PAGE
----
I’ve always believed that your lesson plan should be more than just activities listed on a piece of paper. Your lesson plan should guide your day and help you feel more organized, confident, and prepared to start the day. To make your lesson plan work for you, it’s helpful to evaluate how it is formatted.
Think about how you use your lesson plan.
- Do you follow it like a schedule?
- Do you pick and chose activities depending on your students interest levels, moods, and current temperaments?
- Do you use it like a checklist, ensuring that you complete the activities and meet specific standards?
- Do you make notes on it so that you can refer back to them as you plan for the future?
- Do you use it as a document to help you prepare your classroom environment for the coming week?
- Do you have a number of different groups of children that you need to plan for?
- Do you work with different groups in the morning and afternoon?
- Do you implement a large number of small group experiences, or is your classroom more center-based?
Once you’ve answered these questions you should have a better idea of what your lesson plan should help you focus on. Here are 6 different templates for you to explore, check out the explanations below each template, and then download the entire set here
. You can choose which one you like best – and they’re editable, so you can fill in your lesson plan on the computer to keep things neat, or print off your template and fill it in by hand.
This template is organized by learning domain, so that you can plan in order to help your students meet standards in each domain.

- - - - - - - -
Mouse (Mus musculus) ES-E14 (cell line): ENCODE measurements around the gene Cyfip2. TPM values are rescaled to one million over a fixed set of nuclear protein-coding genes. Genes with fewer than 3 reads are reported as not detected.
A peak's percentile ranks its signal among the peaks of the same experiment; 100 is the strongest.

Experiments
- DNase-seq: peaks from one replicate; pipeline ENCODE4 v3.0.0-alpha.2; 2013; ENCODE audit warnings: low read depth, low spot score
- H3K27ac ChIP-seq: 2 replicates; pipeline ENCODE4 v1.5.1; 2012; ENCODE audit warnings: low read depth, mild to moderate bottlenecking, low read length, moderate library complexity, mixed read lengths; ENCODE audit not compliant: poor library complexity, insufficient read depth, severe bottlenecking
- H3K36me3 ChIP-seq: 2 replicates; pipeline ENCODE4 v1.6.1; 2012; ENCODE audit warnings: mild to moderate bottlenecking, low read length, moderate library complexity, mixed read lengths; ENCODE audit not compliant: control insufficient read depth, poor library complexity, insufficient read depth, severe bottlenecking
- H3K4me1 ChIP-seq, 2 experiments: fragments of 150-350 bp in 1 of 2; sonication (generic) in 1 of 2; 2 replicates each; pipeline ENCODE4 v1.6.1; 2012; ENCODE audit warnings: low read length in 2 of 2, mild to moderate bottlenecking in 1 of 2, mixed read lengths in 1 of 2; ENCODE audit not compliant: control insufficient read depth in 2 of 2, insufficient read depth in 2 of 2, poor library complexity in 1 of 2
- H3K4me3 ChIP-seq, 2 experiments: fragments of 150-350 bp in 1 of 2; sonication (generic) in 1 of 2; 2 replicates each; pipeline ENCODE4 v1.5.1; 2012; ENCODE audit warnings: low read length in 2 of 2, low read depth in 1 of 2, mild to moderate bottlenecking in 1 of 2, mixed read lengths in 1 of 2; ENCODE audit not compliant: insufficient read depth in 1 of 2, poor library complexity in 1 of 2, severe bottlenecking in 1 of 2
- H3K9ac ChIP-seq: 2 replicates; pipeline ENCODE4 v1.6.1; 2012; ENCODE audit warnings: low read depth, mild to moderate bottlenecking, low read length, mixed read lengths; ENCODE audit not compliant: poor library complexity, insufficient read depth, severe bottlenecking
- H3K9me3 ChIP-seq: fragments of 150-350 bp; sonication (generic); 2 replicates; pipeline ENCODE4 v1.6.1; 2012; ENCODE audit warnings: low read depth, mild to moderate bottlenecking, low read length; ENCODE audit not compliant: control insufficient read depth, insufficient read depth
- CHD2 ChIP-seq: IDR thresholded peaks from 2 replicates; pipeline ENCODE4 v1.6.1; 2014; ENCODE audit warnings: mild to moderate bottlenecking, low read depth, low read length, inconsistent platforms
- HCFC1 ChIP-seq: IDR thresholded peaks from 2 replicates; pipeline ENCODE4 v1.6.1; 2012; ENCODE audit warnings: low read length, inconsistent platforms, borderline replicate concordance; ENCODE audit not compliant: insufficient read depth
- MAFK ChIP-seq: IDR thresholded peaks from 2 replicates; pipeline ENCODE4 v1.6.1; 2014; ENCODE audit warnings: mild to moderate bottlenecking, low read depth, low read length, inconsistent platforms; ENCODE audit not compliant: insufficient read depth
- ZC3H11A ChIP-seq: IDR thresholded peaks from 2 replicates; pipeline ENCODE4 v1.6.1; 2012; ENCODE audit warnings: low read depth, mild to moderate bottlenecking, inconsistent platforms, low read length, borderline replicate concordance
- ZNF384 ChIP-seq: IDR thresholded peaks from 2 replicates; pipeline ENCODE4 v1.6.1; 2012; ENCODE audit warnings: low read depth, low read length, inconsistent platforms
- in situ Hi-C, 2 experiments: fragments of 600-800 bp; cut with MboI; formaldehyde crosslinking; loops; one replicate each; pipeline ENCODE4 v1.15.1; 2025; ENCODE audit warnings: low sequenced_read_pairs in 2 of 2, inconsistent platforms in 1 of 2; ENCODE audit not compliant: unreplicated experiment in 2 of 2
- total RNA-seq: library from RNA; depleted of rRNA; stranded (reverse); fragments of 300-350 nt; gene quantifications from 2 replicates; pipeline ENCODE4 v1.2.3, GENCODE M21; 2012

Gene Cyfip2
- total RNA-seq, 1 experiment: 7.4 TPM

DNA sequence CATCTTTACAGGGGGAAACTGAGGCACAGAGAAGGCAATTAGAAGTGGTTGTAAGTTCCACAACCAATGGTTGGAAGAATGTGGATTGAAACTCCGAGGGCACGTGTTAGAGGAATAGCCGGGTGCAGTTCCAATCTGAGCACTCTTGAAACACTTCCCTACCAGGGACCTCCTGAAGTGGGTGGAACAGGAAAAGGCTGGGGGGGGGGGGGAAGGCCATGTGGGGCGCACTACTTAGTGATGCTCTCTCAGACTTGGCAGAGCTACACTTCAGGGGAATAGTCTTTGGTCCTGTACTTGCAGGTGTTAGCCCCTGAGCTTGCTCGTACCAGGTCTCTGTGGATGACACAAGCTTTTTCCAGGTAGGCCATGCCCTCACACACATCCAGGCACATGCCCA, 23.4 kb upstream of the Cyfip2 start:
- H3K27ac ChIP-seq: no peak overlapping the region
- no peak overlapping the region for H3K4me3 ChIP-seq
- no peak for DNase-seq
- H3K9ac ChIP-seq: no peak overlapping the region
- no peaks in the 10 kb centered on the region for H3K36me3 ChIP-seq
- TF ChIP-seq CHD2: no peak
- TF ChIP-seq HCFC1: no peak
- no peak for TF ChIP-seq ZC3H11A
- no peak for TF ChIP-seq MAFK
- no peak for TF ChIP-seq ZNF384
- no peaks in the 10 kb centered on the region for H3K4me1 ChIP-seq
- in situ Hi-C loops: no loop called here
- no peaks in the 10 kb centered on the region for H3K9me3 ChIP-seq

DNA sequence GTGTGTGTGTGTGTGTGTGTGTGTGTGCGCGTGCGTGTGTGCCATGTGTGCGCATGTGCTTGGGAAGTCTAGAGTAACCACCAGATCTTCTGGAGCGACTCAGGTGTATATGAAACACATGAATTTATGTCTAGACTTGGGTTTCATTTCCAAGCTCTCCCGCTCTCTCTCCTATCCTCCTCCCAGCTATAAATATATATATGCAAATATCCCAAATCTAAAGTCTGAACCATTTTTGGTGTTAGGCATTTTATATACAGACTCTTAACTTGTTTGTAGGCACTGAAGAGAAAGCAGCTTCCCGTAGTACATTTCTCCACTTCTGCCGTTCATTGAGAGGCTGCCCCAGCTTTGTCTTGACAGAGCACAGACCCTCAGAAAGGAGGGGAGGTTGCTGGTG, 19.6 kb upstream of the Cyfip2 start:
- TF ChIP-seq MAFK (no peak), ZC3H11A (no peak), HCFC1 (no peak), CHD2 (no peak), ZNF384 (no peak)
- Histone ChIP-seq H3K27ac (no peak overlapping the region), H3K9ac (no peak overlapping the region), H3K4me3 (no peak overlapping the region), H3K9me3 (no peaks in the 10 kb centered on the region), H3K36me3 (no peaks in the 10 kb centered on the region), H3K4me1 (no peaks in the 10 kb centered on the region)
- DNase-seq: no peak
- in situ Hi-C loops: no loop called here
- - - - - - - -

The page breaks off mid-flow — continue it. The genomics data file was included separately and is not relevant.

This template is also organized by domain, however it also includes space to plan the materials that will be included in your activity centers.
This template is ideal for programs that have separate morning and afternoon classes. It is also helpful if you have a class that you need to keep occupied during rest time, or if you like to plan your day based on your schedule.
This lesson plan template is purposely unstructured. It gives you space to plan activities for each day and you can chose if you want them to follow a specific schedule, or if you’d rather use your plan like a checklist.
This template helps you plan specifically for the types of groups you will be working with as you implement different learning experiences. If you do a lot of work with both large and small groups this might be the ideal lesson plan template for you!
This template is broken down by the different sections of the day, so that you can organize your materials based on what is coming next.
Take some time to think about the lesson plan format that you are currently using, is it working for you, or are there things you would like to change? The new year is a perfect time to start something new, download these free templates
and explore, you might find something that changes the way you use your lesson plans! For an example of what a week of my lesson plans look like, you can check out my lesson plans for the first week of preschool